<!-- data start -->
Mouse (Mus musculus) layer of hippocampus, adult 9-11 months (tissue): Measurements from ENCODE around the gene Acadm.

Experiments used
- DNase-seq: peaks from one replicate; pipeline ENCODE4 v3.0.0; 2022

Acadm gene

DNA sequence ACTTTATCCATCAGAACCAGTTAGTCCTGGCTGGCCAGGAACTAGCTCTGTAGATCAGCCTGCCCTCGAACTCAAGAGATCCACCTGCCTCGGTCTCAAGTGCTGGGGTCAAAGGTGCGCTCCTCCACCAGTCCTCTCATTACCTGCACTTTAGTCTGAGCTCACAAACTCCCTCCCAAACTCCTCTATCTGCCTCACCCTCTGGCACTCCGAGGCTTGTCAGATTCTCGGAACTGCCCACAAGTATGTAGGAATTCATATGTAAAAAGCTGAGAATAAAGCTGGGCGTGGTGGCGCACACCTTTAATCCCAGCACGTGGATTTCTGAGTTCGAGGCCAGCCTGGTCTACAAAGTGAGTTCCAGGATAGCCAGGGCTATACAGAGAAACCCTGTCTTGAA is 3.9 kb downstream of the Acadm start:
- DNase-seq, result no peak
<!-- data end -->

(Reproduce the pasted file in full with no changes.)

Mouse (Mus musculus) layer of hippocampus, adult 9-11 months (tissue): Measurements from ENCODE around the gene Acadm.

Experiments used
- DNase-seq: peaks from one replicate; pipeline ENCODE4 v3.0.0; 2022

Acadm gene

DNA sequence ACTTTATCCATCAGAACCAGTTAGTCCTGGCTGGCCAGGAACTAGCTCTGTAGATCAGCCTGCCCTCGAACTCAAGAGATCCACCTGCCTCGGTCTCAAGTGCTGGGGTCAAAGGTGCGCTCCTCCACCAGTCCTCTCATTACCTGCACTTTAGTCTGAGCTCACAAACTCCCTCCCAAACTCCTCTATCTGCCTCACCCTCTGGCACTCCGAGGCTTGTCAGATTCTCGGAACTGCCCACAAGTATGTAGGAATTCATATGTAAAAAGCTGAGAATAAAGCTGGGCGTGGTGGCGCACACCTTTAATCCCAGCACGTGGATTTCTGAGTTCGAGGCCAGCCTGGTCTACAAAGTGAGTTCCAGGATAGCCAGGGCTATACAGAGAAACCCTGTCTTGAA is 3.9 kb downstream of the Acadm start:
- DNase-seq, result no peak